If you haven't bought the board and you can afford it, the RockPro64 is probably a better choice. And get proper cooling.
The RockPro64 appears to have better kernel support.
The RPi/RPF were actually doing good with upstreaming stuff.
AFAICT Pine64 does absolutely nothing in that regard (no SW, only HW).
@FreePietje EEE... I know about it!
Although, while Amazon and Google are far into the Extinguish phase with AWS and ChromeOS, Microsoft seems stuck in the Embrace phase and they have been for a while... VS Code is a nice editor. For an educational purpose distribution, it makes sense. I prefer that than students using chromebooks.
I think they (and everyone else) should urge people to use Vim.
I have never tried VS Code and it may indeed be a nice non-free editor. And RPF could've easily done it in a way that would've been a non-issue:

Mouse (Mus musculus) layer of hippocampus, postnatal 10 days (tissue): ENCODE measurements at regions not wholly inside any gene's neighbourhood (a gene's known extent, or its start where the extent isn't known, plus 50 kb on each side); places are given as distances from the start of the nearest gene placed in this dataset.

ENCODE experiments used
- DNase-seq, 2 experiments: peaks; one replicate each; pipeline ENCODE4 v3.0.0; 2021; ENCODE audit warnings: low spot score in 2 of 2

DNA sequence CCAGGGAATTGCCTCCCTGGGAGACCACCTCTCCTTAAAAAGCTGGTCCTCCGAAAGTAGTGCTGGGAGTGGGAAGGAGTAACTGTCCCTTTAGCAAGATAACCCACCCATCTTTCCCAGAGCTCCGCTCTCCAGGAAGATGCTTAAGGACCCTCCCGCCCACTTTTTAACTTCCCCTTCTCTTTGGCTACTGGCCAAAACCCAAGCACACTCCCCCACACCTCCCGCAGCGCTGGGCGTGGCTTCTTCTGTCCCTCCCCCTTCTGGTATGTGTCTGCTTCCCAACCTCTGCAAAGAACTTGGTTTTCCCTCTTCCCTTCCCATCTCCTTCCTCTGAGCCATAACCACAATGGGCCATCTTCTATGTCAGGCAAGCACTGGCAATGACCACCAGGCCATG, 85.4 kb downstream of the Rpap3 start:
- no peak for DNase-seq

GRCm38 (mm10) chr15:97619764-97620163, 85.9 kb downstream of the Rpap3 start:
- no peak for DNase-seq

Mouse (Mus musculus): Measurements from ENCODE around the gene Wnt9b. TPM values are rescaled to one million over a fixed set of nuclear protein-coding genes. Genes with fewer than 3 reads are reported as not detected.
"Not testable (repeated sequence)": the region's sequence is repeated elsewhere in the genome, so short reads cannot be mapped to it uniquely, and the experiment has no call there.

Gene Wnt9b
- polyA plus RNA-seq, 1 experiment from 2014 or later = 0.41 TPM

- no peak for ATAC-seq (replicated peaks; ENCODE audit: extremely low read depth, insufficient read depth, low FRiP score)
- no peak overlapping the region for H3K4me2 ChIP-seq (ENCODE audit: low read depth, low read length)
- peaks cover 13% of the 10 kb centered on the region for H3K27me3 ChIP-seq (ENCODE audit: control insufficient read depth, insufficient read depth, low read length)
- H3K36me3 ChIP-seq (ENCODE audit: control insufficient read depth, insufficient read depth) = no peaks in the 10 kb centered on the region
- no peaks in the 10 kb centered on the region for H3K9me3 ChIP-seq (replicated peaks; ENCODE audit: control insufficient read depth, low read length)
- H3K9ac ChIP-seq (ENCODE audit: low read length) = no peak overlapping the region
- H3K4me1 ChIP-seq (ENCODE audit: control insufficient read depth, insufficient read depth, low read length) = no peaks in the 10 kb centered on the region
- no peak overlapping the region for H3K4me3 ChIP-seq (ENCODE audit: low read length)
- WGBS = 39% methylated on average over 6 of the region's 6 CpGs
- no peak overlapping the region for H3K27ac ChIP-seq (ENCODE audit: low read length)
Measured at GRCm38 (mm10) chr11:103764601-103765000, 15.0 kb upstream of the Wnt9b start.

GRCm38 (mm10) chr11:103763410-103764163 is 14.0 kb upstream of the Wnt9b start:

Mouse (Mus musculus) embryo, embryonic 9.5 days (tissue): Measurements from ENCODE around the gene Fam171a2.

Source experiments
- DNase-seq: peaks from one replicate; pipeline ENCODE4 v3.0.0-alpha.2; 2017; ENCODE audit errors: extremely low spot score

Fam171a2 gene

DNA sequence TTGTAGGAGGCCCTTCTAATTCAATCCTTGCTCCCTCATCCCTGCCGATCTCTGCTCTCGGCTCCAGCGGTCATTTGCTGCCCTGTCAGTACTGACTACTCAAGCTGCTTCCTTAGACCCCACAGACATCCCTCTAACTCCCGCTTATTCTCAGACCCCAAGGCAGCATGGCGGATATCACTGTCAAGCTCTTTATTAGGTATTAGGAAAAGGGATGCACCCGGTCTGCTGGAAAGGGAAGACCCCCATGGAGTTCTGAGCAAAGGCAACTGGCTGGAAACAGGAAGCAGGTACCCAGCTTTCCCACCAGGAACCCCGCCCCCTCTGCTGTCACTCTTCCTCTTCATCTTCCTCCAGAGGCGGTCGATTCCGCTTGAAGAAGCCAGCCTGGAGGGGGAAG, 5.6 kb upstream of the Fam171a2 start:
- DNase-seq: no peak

asking for informed consent.
But they didn't.
And tell M$ that the editor needs to be in the non-free section of their archive as it is not Free Software.
@FreePietje I switched to vs code after using vim for more than 10 years. Using vim to teach programming is a cruel thing to do.
BTW, the RPF didn't make this an issue. Linux users pushing FUD did.
My Vim remark was (kind of) tongue in cheek.
I don't think they should be pushing any text editor. I don't like that they are doing it and a non-free one to boot.
All I've reported is factual and either found out by me or verified by me.
If you put a GPG key in the post-install script of a package and add it to APT trusted database and modify sources.list WITHOUT asking or informing, the RPF deserves all the scorn wrt that.
It's a security risk and disrespectful to your users.
"Correct me if I am wrong, but I believe there are parts of VS Code that aren't entirely open - microsoft/vscode-cpptools#5980. Otherwise, we would just take vscodium or do our own builds."
and also https://github.com/RPi-Distro/raspberrypi-sys-mods/issues/42#issuecomment-773446923